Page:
Tuesday, 24 January 2012

Terra Nine Breathe Review

Artist: Terra Nine

Album: Breathe

Label: Altar Records

Release Date: December 2011

I first came across Mike Westcott’s Terra Nine project on the Ajana Records compilation “A Magical Journey”. In fact I was so impressed with the use of the electric viola in his work I embarked on a mission to interview him for our blog.

I was suitably impressed when reviewing his last release “Stream Of Consciousness” which featured re-mixes by Ott and Pete Ardron of Orchid Star. This time the honours go to Astropilot and Squazoid and I’m even more impressed with this release.

The album opens with “Transmutation” where lush synth chords are layered over rainforest atmospherics and twitching notes of the viola. This creates a wonderfully warm and inviting surround sound. The beat takes a while to kick in and although it lifts the track I was happy enough without one.  The next track “Star” like the title track features alluring vocals from Aviatrix and has more of a trance vibe about it.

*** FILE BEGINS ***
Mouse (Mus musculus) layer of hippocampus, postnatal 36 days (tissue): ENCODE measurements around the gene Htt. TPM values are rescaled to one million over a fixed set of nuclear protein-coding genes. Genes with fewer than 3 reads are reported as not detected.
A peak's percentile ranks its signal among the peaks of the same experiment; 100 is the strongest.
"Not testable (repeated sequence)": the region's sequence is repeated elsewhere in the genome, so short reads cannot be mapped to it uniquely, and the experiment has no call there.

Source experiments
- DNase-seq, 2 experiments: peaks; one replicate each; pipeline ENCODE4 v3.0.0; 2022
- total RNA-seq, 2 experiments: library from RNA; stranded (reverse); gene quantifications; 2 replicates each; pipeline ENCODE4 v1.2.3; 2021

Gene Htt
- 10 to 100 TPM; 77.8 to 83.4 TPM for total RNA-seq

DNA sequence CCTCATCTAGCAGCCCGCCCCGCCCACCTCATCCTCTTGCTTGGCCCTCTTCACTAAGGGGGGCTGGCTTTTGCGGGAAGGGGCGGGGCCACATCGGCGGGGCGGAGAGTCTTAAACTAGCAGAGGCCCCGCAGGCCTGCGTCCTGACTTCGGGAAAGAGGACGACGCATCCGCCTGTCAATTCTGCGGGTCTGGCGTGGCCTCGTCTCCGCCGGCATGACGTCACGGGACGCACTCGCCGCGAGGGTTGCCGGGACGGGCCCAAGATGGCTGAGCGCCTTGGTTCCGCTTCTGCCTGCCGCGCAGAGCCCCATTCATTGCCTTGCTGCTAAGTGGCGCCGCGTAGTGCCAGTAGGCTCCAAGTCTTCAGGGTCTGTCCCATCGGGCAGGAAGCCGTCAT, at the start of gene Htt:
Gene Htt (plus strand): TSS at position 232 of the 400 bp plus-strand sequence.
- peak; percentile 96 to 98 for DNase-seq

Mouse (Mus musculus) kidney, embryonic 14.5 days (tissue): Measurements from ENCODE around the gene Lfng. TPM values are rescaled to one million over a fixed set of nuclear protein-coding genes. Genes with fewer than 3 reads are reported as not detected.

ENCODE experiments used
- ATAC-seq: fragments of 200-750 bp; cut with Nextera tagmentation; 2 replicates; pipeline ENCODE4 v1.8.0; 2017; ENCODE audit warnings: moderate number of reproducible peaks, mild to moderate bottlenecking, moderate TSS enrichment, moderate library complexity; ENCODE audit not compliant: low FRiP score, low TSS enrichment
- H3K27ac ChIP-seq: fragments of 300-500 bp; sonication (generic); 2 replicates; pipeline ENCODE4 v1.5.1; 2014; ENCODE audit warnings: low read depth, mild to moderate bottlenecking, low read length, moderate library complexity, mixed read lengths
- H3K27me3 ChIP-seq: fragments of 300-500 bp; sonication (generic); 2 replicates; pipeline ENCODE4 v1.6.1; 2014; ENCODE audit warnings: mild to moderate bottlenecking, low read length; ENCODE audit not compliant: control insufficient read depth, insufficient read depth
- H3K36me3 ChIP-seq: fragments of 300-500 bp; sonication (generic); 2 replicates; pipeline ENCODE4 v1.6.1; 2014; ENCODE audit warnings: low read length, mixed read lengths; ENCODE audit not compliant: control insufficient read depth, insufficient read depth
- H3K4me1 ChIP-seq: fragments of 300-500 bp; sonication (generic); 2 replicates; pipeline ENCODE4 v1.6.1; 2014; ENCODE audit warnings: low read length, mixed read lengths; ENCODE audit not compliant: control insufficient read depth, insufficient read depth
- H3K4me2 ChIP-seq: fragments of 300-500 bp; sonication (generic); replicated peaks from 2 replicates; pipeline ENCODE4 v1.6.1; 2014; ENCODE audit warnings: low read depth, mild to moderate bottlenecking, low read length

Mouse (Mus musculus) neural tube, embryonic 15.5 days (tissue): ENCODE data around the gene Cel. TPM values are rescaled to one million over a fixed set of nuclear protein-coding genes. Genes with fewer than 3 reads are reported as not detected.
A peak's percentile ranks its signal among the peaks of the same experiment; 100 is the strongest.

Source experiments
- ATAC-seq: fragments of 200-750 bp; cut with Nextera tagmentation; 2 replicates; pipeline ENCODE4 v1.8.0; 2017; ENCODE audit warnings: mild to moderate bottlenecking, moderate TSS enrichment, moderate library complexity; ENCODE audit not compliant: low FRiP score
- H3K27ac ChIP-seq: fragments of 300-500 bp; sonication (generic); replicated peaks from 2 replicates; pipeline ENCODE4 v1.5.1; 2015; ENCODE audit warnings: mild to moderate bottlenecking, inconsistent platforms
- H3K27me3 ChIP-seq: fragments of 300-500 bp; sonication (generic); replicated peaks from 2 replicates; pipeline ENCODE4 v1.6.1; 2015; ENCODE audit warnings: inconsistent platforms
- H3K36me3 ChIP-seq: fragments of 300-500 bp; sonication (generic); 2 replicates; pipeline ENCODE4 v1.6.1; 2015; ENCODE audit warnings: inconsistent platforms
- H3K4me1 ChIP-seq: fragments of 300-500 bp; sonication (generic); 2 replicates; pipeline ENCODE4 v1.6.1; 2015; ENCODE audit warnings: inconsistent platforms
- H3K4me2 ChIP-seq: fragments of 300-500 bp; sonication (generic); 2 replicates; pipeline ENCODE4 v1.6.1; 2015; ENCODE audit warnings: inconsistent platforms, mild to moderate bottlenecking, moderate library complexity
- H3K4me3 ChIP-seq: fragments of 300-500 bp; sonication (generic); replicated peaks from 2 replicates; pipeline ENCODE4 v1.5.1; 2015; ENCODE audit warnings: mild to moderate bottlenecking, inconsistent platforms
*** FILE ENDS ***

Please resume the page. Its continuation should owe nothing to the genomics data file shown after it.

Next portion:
In all honesty I could go on about the richness of sound and production quality of every track on the album. Mike creates a fusion of chilled organic strings, trancey keys and beats with a twist of psychedelica. Think System 7 with an electric viola!

However, I am going to pluck a favourite from a very strong album and its hat’s off to Mike for his re-mix of Astropilot's “Memories Maze”. This in my opinion is better than both the title track and Astropilot's re-mix of that. The tracks open’s with a soothing synth which is soon accompanied by a synthetic vocal chorus. The viola creates wonderful loops which keep the mind entertained until the rich exotic Eastern vocal and then at five minutes in the didge-like 303 and vocal fx are introduced it becomes aural ecstasy. I can’t put this track into words you just have to hear it.

The other re-mix by Squazoid a name unfamiliar to me is a wonderful piece in its own right. This track also has an Eastern vibe with psychedelic vocals and drags Terra Nine into the low bass realms of dub step. 

Review by Woodzee

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